The balkanization of the shooting community

There are give or take 80 to 100 million gun owners in the United States. That’s a pretty big number when you actually sit down and think about it. Now, let’s look at the top end of the shooting sports: there are 20,000+ IDPA members, and 18,000 or so USPSA members in the United States. If you assume a 5% crossover membership between the two sports, that gives us ballpark 36,000 members of the action shooting sports. I’ll spot 3 Gun Nation another 5k, and the Single Action Shooting Society will round us out to 100,000 total. That means that going with the low-end estimate of gun ownership, there are 79,900,000 gun owners who aren’t members of one of the “action” shooting sports.

idpa logo 2

That 100k number doesn’t take into account the number of people who aren’t members of any of the action shooting sports but are, for lack of a better term, tactical athletes – the people who attend tactical training classes and run around in plate carriers etc with carbines, despite the fact that their day job is an accountant. I’d imagine that the number of people in that group is probably 50-75% the side of IDPA’s membership. So that leaves us with several big buckets of gun owners:

  • People who own guns primarily for personal protection
  • People who own guns primarily for collecting
  • People who own guns primarily for hunting
  • People who own guns primarily for recreational shooting/non-action sport shooting

Obviously, you’re going to have loads of crossover between those groups. As an example: someone owns a Ruger Red Label 12 gauge for upland birds, but also uses the same gun to bust a round of trap for funzies. Or someone who collects S&W registered magnums, but also carries for personal protection.

The great thing about the internet is that it’s allowed shooters to find other like minded shooters. USPSA shooters can associate primarily with other people who shoot USPSA primarily, shotgun shooters can talk about whoa skeet skeet, and weirdos who like revolvers can talk about how the Model T was the best car ever. The downside of all of this is that it becomes easy to create tiny echo chambers where all you talk about the things that interest you, so when you’re confronted with someone’s interest that’s outside your scope of interest it’s a lot easier to dismiss it as “unserious.”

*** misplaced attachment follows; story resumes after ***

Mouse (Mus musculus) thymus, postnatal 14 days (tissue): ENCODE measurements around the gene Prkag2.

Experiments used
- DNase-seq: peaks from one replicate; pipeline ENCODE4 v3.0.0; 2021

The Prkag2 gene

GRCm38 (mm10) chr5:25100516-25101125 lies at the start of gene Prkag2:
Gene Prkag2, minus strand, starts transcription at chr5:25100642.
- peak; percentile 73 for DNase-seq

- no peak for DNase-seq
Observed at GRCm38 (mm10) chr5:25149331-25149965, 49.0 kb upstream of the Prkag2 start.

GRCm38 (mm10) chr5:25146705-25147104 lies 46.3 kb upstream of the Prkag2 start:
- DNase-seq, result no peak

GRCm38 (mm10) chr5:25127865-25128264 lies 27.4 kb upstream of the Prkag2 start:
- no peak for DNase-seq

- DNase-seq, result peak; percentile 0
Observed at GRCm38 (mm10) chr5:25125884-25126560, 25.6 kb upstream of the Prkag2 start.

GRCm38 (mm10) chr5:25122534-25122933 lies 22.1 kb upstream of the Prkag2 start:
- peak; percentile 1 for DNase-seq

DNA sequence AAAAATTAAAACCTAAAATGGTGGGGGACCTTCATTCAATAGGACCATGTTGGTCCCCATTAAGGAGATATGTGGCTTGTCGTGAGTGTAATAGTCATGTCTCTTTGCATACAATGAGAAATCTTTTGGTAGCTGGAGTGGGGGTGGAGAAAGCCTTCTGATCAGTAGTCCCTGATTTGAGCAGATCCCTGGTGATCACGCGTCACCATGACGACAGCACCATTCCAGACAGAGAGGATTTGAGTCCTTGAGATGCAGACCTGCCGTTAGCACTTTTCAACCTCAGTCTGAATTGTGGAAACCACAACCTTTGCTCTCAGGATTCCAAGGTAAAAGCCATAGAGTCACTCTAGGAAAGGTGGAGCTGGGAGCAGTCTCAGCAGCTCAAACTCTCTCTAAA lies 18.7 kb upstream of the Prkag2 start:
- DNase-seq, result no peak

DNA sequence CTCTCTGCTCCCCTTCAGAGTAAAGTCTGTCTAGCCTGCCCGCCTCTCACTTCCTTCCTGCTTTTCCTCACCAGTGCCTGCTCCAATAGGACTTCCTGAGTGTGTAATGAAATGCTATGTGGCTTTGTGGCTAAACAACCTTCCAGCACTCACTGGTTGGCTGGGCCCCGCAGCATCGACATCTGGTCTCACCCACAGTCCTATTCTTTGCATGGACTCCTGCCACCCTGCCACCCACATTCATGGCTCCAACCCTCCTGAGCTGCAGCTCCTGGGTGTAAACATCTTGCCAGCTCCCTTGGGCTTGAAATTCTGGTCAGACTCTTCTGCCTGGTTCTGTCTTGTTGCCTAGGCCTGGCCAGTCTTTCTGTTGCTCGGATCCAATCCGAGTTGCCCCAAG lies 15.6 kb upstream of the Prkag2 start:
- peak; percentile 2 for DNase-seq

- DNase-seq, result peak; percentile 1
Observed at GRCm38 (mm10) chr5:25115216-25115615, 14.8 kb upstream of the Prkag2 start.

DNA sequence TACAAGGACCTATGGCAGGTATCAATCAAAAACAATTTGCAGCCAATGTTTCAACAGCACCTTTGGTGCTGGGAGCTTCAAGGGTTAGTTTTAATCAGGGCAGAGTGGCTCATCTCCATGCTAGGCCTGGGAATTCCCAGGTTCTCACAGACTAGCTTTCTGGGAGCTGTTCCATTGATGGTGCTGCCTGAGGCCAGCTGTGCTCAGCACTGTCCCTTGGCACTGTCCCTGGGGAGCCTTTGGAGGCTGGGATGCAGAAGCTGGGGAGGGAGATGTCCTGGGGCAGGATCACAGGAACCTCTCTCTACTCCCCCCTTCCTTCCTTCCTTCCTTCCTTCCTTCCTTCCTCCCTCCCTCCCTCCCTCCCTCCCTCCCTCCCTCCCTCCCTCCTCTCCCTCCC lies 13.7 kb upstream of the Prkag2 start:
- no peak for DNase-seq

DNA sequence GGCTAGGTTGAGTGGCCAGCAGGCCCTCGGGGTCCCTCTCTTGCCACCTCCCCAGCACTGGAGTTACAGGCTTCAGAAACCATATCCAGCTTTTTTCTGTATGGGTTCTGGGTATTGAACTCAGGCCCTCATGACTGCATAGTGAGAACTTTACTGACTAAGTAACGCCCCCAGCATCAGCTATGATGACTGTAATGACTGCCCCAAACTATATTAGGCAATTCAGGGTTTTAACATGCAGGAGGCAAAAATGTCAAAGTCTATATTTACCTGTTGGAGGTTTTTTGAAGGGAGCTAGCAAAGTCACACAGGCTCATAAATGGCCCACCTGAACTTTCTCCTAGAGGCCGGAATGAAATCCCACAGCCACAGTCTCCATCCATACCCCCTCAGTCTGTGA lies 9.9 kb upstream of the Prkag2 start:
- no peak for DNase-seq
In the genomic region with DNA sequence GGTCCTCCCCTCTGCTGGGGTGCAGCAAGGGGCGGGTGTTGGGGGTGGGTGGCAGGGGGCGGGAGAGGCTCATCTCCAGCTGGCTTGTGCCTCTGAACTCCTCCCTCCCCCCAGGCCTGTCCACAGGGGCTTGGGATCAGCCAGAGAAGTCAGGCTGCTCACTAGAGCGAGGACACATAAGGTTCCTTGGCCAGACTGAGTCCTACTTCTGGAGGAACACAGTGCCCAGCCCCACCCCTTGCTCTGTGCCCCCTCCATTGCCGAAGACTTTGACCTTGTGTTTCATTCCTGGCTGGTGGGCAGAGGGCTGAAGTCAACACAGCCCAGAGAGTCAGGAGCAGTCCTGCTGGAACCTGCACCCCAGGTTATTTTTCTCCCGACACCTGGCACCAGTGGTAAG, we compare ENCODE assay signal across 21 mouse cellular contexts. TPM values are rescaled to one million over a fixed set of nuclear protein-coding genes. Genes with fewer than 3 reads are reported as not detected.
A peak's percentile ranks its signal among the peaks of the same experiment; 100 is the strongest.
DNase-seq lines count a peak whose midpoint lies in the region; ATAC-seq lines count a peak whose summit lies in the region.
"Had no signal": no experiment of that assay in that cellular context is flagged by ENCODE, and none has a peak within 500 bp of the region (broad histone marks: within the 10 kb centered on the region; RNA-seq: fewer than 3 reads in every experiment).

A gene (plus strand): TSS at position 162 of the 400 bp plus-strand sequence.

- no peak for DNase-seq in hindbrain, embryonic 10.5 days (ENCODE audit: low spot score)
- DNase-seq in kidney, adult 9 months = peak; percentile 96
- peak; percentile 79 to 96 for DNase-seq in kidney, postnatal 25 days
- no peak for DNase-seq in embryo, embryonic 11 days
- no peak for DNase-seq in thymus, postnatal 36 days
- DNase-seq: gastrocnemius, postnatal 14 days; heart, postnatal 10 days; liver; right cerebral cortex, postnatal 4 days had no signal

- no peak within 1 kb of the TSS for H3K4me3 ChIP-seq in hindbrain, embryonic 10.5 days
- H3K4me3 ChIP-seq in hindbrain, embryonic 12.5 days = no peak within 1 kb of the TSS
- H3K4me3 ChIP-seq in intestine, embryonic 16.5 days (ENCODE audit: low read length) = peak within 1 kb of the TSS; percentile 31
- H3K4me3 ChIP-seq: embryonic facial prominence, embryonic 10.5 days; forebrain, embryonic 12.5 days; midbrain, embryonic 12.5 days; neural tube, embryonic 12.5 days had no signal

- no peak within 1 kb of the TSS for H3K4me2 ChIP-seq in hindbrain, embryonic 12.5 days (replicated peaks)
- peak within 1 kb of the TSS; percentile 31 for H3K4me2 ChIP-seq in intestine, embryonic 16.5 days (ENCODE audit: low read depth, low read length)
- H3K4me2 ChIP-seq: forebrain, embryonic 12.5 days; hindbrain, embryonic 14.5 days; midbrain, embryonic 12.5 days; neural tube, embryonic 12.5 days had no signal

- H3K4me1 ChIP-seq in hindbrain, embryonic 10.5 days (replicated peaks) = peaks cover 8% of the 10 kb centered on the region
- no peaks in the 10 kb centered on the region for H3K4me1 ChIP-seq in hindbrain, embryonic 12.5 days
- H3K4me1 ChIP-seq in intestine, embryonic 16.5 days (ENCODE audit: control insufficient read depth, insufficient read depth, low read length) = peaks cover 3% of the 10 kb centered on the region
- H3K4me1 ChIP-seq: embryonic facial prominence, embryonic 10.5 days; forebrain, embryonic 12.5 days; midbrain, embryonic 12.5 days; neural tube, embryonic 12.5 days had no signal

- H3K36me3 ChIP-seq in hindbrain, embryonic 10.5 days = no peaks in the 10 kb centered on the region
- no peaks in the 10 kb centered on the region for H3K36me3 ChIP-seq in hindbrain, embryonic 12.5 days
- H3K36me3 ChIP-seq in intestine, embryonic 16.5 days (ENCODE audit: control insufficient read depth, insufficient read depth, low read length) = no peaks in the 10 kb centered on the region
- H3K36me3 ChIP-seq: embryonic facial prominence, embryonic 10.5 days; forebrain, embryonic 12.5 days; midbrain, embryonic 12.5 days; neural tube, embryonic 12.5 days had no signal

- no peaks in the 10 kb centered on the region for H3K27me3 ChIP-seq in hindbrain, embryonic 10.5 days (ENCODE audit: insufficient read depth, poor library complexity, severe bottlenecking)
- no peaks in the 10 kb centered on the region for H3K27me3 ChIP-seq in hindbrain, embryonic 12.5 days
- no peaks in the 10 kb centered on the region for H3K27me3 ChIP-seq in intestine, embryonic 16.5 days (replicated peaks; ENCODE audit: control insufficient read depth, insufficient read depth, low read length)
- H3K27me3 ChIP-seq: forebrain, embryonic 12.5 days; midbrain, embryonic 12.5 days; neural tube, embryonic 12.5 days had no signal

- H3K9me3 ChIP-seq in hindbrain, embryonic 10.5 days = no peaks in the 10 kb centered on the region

Another negative side effect is shouting down criticism with the phrase “stay in your lane.” This is probably one of my biggest pet peeves, because it’s most frequently used a tool to silence dissent because the dissenting party isn’t a GM/Former Operator/Pirate Ninja King.

How do we fight it? Get involved in more than just one thing. I’m not saying give up your primary shooting pursuit, but try something else. This year I went pheasant hunting for the first time, and I loved it. I’ll go again next year, and continue to hunt now because it’s a fun and engaging pursuit. Will I give up IDPA and focus on becoming The Pheasant Nightmare? Probably not, but it’s good for me to have shooting interests outside a narrow scope.

Keep an open mind, and keep shooting. It doesn’t matter to me if someone is a hunter, AR15 fanboy, competition shooter, so long as they support the 2nd Amendment and the continued to right to keep and bear arms. We all win if that’s the case.

17 thoughts on “The balkanization of the shooting community”

  1. I have to agree on the ‘stay in your lane’ approach. Shooting bullseye (where my local club follows the structure of a competition fairly closely), I heard them talking disparagingly about another nearby club they had visited, only to find that they didn’t really bother with using a timer or anything, and just spent the night occasionally shooting at some bullseye standard targets.

    I pointed out that we really shouldn’t be bitching about a bunch of gun owners who get together and safely have fun shooting, even if it’s different than how we do it, but they seemed to remain unconvinced.

  2. To me, one recruiting barrier is cost. It is bleeping expensive to do any shooting sports these days including black powder, smokeless powder and archery. Add action sports and bowhunting together, holy moly!

  3. This post is rich coming from you Caleb.
    You actively seek out and disparage those who are fellow gunowners and 2nd amendment supporters because they don’t share your ideas, and then on the site delete their posts and kill conversation.

  4. dustyvarmint nailed it. Those 100,000 are the ones that can afford that much shooting, the rest of us, not so much, either financially or time-wise.

  5. I agree, the flaps to the tents must be opened.

    I’m often able to make it to my small club mid week, mid day – It’s always fun to give a senior citizen the opportunity to put down his Ruger No 1A 45-70 and squeeze off a few rounds out of my AR. None have ever me turned down, and at least one gent went out and bought his own. 😀 If we want support, we have to share the fun.

    1. JimS,